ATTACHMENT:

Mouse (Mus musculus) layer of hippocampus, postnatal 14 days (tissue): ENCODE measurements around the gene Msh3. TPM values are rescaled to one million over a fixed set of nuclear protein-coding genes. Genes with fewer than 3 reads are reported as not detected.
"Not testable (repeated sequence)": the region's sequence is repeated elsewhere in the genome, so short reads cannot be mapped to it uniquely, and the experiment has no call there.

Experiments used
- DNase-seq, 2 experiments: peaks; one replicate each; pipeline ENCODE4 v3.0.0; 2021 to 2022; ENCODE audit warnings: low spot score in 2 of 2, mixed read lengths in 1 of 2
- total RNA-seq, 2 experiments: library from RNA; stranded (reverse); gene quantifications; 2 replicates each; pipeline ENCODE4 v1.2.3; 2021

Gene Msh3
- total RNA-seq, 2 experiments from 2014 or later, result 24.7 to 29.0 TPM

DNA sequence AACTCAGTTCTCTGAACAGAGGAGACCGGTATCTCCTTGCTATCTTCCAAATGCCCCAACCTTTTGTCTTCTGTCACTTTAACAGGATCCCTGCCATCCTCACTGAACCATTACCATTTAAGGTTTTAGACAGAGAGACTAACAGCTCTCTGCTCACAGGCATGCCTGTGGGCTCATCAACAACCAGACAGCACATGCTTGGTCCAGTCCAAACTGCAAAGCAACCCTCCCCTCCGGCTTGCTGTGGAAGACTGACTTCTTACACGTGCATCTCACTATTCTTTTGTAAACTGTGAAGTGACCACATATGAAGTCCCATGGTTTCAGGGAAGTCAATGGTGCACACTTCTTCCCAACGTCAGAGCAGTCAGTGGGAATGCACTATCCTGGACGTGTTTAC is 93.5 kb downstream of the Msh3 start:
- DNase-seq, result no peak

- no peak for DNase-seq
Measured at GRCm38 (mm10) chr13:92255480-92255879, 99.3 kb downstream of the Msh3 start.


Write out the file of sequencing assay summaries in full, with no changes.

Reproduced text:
Mouse (Mus musculus) layer of hippocampus, postnatal 14 days (tissue): ENCODE measurements around the gene Msh3. TPM values are rescaled to one million over a fixed set of nuclear protein-coding genes. Genes with fewer than 3 reads are reported as not detected.
"Not testable (repeated sequence)": the region's sequence is repeated elsewhere in the genome, so short reads cannot be mapped to it uniquely, and the experiment has no call there.

Experiments used
- DNase-seq, 2 experiments: peaks; one replicate each; pipeline ENCODE4 v3.0.0; 2021 to 2022; ENCODE audit warnings: low spot score in 2 of 2, mixed read lengths in 1 of 2
- total RNA-seq, 2 experiments: library from RNA; stranded (reverse); gene quantifications; 2 replicates each; pipeline ENCODE4 v1.2.3; 2021

Gene Msh3
- total RNA-seq, 2 experiments from 2014 or later, result 24.7 to 29.0 TPM

DNA sequence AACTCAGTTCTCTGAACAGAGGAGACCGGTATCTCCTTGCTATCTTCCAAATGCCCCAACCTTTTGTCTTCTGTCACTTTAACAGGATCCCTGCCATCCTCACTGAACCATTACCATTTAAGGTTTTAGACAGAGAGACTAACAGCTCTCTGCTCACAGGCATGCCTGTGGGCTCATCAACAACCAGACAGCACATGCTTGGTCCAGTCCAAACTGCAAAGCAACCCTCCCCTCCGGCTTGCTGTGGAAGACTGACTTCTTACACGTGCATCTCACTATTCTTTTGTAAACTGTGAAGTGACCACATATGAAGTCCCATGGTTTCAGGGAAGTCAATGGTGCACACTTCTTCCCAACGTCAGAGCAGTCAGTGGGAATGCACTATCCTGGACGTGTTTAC is 93.5 kb downstream of the Msh3 start:
- DNase-seq, result no peak

- no peak for DNase-seq
Measured at GRCm38 (mm10) chr13:92255480-92255879, 99.3 kb downstream of the Msh3 start.